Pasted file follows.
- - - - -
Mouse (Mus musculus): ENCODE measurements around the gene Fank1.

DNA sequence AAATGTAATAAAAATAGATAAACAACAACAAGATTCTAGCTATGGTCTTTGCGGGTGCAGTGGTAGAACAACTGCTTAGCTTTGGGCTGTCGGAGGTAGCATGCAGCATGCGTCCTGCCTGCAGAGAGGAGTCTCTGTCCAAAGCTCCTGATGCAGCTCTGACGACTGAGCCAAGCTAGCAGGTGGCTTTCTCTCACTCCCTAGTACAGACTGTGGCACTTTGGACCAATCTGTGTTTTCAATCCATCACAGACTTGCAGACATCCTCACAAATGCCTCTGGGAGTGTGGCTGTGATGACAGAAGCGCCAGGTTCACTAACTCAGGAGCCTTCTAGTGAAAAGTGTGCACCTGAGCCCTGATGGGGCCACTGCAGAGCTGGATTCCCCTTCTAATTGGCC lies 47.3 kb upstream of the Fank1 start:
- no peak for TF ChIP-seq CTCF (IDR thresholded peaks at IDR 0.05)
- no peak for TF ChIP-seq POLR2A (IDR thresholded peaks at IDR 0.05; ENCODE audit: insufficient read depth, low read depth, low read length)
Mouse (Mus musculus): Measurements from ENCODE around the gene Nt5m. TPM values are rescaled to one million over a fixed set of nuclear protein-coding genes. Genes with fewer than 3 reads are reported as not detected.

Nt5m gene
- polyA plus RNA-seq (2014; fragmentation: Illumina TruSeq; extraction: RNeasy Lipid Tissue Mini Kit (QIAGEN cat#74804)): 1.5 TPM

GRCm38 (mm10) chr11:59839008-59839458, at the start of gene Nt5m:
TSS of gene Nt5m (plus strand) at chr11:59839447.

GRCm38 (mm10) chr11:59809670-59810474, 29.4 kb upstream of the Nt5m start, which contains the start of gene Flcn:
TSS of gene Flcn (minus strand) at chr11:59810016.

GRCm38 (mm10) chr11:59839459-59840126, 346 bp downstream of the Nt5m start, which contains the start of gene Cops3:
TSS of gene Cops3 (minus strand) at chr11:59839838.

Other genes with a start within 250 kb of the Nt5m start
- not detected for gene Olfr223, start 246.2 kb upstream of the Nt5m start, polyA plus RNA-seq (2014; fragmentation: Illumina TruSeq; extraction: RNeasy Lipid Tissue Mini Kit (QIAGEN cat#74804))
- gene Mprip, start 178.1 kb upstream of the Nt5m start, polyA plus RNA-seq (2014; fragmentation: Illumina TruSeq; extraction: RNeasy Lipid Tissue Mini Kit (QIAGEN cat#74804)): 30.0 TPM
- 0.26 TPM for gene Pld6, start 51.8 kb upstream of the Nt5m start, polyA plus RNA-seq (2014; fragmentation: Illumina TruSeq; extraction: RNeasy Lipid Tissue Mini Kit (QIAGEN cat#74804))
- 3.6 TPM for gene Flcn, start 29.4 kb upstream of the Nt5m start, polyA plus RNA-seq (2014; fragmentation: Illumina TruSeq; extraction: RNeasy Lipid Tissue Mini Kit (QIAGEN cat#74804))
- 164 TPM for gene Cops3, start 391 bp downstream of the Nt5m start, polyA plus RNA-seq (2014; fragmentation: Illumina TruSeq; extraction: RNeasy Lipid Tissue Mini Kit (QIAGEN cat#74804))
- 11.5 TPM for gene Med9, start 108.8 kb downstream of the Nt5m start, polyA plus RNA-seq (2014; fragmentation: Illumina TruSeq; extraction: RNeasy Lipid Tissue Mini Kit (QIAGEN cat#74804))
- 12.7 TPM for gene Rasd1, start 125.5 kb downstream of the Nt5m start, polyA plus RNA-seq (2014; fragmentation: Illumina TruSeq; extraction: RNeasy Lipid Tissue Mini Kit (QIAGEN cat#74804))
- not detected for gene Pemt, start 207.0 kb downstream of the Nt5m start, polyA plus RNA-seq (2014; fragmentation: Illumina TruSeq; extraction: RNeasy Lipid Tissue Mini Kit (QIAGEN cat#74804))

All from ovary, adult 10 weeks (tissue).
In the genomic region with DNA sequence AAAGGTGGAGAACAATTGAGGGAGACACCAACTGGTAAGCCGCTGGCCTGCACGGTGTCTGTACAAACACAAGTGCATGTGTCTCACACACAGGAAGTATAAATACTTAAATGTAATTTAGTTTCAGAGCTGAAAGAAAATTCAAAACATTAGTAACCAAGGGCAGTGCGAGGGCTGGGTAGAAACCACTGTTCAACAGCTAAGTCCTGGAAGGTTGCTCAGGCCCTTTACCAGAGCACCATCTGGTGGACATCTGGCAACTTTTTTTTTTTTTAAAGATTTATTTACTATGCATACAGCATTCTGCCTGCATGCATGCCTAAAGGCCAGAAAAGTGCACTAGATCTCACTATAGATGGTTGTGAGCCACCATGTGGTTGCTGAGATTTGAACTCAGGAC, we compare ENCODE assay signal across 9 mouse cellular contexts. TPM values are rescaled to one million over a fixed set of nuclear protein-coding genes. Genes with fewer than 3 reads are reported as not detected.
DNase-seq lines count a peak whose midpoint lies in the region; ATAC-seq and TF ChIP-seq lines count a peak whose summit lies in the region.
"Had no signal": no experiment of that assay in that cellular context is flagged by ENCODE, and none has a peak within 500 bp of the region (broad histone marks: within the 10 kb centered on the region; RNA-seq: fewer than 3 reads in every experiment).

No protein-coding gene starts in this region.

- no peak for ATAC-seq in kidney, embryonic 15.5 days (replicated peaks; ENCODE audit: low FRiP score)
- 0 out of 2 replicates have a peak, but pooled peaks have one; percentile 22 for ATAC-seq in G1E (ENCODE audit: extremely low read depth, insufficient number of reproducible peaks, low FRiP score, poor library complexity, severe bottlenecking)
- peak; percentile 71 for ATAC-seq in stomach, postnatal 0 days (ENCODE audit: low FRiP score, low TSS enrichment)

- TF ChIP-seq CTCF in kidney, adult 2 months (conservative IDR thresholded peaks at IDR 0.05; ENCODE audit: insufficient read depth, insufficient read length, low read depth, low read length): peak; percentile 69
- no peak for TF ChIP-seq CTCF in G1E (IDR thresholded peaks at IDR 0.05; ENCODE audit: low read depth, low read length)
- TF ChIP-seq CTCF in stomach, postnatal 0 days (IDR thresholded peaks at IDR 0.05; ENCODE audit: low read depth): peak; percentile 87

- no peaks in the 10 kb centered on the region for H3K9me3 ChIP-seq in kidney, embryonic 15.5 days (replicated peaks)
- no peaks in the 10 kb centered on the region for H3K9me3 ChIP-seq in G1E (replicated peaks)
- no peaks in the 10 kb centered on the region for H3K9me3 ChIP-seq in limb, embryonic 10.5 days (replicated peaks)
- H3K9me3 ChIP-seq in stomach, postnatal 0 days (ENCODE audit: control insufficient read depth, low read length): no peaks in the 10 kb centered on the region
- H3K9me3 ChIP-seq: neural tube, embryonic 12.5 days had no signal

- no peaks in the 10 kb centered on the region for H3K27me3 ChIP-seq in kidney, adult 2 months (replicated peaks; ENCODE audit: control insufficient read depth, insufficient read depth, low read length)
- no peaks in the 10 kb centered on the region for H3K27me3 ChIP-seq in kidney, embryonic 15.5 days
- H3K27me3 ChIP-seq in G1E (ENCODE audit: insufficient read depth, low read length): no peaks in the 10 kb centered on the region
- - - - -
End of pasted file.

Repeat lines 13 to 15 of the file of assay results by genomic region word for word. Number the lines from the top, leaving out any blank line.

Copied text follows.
TSS of gene Cops3 (minus strand) at chr11:59839838.

Other genes with a start within 250 kb of the Nt5m start
- not detected for gene Olfr223, start 246.2 kb upstream of the Nt5m start, polyA plus RNA-seq (2014; fragmentation: Illumina TruSeq; extraction: RNeasy Lipid Tissue Mini Kit (QIAGEN cat#74804))